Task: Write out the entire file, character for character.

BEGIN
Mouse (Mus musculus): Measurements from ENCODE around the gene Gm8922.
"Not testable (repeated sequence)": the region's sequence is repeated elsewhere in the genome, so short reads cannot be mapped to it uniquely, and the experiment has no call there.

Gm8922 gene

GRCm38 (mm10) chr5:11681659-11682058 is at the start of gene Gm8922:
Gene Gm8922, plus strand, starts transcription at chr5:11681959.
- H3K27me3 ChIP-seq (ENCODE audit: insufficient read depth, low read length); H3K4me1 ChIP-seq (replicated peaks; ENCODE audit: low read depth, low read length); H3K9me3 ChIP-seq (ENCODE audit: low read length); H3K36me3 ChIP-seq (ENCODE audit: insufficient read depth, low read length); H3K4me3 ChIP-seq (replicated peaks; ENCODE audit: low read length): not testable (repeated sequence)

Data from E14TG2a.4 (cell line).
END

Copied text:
Mouse (Mus musculus): Measurements from ENCODE around the gene Gm8922.
"Not testable (repeated sequence)": the region's sequence is repeated elsewhere in the genome, so short reads cannot be mapped to it uniquely, and the experiment has no call there.

Gm8922 gene

GRCm38 (mm10) chr5:11681659-11682058 is at the start of gene Gm8922:
Gene Gm8922, plus strand, starts transcription at chr5:11681959.
- H3K27me3 ChIP-seq (ENCODE audit: insufficient read depth, low read length); H3K4me1 ChIP-seq (replicated peaks; ENCODE audit: low read depth, low read length); H3K9me3 ChIP-seq (ENCODE audit: low read length); H3K36me3 ChIP-seq (ENCODE audit: insufficient read depth, low read length); H3K4me3 ChIP-seq (replicated peaks; ENCODE audit: low read length): not testable (repeated sequence)

Data from E14TG2a.4 (cell line).